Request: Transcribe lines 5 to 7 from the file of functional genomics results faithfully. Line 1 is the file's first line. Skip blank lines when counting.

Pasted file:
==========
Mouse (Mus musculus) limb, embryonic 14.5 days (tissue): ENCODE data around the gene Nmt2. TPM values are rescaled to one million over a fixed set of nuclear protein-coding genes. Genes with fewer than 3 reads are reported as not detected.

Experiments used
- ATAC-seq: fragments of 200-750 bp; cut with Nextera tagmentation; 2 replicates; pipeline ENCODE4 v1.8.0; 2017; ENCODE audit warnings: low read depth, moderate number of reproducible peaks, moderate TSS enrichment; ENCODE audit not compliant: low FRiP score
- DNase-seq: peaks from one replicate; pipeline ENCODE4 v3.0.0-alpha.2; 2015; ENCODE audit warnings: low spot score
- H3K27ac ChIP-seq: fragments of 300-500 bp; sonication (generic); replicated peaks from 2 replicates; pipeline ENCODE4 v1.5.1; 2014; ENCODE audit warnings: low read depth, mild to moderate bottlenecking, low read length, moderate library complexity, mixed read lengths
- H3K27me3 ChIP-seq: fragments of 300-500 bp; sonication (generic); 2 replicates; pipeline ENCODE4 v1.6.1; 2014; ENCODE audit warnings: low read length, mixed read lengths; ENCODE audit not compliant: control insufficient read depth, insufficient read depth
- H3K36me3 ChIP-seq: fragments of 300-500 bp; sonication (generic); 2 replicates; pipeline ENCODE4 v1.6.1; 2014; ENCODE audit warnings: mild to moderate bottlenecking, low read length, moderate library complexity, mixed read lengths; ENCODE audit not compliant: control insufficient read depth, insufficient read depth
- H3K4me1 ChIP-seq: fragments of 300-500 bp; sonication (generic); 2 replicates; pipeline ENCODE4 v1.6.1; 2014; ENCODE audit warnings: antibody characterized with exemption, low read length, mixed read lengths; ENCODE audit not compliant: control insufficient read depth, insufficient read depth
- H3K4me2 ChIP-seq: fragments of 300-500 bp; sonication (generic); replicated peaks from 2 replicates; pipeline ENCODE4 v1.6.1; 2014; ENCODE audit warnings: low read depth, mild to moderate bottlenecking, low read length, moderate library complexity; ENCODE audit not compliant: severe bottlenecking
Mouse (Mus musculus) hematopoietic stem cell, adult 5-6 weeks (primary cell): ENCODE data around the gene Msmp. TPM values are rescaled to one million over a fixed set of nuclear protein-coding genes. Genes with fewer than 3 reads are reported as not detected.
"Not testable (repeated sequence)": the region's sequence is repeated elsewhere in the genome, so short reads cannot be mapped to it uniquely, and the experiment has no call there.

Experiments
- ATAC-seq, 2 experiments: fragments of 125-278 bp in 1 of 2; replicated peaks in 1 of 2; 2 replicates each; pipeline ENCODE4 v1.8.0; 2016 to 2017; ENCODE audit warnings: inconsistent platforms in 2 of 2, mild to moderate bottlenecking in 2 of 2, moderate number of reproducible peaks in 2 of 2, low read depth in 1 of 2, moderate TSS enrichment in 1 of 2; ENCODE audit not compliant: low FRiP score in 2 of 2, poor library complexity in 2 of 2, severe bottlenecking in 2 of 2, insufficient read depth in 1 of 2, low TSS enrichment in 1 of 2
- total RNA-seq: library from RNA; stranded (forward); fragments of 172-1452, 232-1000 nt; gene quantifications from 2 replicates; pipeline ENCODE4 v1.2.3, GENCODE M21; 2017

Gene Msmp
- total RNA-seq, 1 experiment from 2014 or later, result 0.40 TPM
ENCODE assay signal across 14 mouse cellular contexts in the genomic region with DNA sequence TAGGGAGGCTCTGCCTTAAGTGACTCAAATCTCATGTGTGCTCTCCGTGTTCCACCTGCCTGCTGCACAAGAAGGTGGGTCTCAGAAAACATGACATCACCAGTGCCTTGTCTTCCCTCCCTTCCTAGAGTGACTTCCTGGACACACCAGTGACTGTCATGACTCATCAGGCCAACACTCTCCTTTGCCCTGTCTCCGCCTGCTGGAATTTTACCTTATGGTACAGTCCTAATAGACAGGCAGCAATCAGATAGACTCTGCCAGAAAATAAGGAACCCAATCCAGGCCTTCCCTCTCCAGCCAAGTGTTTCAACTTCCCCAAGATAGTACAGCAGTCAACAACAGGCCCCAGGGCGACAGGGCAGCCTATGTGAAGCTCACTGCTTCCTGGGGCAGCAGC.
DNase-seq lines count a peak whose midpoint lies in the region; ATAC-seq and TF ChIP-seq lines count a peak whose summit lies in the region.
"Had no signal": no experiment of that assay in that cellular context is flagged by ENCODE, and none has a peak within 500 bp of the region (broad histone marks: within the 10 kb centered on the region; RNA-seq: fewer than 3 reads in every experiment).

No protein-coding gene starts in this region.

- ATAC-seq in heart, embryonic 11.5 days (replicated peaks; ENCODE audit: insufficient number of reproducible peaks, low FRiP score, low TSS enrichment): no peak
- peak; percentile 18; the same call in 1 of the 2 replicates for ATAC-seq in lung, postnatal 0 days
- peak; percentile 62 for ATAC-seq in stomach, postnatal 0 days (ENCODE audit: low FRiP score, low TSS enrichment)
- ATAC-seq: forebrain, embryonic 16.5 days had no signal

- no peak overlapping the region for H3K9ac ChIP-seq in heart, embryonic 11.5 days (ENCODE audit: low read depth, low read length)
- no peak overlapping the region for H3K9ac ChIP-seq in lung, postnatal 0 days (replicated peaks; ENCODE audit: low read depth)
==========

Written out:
- H3K27ac ChIP-seq: fragments of 300-500 bp; sonication (generic); replicated peaks from 2 replicates; pipeline ENCODE4 v1.5.1; 2014; ENCODE audit warnings: low read depth, mild to moderate bottlenecking, low read length, moderate library complexity, mixed read lengths
- H3K27me3 ChIP-seq: fragments of 300-500 bp; sonication (generic); 2 replicates; pipeline ENCODE4 v1.6.1; 2014; ENCODE audit warnings: low read length, mixed read lengths; ENCODE audit not compliant: control insufficient read depth, insufficient read depth
- H3K36me3 ChIP-seq: fragments of 300-500 bp; sonication (generic); 2 replicates; pipeline ENCODE4 v1.6.1; 2014; ENCODE audit warnings: mild to moderate bottlenecking, low read length, moderate library complexity, mixed read lengths; ENCODE audit not compliant: control insufficient read depth, insufficient read depth